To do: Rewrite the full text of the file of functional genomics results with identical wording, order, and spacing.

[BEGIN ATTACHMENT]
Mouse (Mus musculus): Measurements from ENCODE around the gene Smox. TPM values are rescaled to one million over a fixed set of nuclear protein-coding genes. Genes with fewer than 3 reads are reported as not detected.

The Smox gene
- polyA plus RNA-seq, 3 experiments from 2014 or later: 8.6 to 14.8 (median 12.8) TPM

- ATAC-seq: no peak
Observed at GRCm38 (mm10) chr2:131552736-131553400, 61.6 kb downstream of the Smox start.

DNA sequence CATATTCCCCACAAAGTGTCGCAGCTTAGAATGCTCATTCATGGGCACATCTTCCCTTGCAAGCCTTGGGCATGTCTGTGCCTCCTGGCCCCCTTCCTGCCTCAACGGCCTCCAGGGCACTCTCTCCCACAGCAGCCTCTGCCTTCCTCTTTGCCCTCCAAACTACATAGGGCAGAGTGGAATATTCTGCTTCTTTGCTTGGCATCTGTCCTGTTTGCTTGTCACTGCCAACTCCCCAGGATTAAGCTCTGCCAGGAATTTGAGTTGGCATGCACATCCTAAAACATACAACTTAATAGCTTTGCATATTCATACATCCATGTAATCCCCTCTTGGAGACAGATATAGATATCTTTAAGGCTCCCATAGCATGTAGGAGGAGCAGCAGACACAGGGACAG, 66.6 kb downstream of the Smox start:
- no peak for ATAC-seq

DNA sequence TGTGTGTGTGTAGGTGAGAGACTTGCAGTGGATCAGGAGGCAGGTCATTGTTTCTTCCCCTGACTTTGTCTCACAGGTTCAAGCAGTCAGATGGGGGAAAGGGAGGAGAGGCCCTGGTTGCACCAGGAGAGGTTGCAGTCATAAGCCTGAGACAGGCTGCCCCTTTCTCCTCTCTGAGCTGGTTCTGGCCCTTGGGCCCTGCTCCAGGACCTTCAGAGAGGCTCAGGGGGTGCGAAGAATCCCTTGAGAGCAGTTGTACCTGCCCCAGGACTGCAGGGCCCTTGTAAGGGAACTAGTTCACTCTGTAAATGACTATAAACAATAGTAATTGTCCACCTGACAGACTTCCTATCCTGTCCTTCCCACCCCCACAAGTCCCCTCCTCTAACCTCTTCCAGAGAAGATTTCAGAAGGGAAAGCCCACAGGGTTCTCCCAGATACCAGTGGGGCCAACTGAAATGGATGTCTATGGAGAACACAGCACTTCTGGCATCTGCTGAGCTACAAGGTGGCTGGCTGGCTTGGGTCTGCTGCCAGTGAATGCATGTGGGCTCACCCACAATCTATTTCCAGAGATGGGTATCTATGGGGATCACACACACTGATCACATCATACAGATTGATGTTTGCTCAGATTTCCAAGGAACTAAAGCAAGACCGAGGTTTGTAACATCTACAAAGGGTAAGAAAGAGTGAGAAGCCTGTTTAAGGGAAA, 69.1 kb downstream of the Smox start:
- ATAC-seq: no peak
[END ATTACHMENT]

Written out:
Mouse (Mus musculus): Measurements from ENCODE around the gene Smox. TPM values are rescaled to one million over a fixed set of nuclear protein-coding genes. Genes with fewer than 3 reads are reported as not detected.

The Smox gene
- polyA plus RNA-seq, 3 experiments from 2014 or later: 8.6 to 14.8 (median 12.8) TPM

- ATAC-seq: no peak
Observed at GRCm38 (mm10) chr2:131552736-131553400, 61.6 kb downstream of the Smox start.

DNA sequence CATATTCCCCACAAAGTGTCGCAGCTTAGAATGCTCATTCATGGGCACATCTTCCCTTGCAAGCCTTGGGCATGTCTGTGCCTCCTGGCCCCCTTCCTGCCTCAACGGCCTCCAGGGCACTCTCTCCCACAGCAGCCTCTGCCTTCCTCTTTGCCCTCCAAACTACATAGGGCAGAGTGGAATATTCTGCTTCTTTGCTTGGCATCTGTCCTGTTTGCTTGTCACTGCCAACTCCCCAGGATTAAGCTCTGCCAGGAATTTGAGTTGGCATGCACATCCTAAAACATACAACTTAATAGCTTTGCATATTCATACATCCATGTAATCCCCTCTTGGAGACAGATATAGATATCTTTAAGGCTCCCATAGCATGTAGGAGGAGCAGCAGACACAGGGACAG, 66.6 kb downstream of the Smox start:
- no peak for ATAC-seq

DNA sequence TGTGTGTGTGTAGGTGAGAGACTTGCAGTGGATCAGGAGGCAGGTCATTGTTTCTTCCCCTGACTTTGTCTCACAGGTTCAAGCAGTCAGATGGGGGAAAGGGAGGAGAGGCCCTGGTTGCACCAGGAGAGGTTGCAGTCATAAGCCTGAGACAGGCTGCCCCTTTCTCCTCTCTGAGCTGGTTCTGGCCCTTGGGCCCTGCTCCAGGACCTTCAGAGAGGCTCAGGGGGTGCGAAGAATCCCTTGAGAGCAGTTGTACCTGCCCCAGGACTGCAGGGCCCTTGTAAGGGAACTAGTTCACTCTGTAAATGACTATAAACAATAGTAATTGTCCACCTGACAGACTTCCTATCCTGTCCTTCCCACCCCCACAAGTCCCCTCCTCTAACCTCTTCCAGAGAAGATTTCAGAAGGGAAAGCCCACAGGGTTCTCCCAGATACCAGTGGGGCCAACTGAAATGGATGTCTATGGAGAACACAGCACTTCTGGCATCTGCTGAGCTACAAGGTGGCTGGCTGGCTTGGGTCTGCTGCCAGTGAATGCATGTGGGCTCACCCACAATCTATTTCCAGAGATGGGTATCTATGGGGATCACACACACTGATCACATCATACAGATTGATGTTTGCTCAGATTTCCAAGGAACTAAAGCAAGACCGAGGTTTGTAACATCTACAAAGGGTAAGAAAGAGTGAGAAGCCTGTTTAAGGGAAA, 69.1 kb downstream of the Smox start:
- ATAC-seq: no peak